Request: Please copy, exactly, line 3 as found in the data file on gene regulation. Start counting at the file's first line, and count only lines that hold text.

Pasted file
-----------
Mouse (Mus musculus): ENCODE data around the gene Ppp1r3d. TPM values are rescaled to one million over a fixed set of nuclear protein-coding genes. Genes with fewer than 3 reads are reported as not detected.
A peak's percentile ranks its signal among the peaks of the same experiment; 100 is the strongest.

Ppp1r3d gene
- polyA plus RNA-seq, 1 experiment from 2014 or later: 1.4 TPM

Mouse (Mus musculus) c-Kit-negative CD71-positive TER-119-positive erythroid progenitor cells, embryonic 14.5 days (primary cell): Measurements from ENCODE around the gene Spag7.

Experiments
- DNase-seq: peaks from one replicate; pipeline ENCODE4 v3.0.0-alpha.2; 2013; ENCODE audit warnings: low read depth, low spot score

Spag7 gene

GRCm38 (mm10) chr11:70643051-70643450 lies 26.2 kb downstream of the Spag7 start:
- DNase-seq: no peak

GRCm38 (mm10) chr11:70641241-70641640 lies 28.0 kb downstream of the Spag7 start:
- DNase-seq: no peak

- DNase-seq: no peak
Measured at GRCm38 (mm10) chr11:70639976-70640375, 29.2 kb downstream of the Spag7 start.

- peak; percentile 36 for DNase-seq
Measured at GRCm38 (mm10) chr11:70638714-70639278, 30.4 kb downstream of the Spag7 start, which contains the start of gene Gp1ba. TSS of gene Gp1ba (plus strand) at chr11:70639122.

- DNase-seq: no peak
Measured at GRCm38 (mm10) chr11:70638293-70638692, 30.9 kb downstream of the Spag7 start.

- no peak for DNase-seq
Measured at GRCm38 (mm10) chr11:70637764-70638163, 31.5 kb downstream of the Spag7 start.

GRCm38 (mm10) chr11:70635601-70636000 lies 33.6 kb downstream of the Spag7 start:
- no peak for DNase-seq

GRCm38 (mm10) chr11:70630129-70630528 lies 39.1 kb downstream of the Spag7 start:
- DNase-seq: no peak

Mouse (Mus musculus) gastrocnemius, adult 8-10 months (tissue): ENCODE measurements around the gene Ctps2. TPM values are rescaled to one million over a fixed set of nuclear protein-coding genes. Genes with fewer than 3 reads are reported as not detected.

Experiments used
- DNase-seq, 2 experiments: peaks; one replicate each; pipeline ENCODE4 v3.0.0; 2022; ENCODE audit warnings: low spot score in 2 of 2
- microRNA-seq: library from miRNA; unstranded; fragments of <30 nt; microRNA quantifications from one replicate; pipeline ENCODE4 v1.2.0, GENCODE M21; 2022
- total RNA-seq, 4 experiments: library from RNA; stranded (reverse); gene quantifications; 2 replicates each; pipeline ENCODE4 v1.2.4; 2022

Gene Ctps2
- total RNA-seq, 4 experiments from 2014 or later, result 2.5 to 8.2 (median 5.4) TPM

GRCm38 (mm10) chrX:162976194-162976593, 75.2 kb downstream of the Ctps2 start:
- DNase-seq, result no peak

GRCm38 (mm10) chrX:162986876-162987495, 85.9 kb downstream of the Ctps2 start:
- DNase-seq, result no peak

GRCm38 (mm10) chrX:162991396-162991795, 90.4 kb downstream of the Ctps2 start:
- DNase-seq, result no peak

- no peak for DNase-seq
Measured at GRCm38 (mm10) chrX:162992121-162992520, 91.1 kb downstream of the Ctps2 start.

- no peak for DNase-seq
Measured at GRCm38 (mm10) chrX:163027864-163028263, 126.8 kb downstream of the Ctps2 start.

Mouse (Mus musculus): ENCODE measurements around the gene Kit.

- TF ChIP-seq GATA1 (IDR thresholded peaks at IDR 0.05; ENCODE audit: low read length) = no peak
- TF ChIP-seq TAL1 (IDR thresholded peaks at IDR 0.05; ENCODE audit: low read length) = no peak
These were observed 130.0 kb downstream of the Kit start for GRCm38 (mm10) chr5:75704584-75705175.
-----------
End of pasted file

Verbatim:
Ppp1r3d gene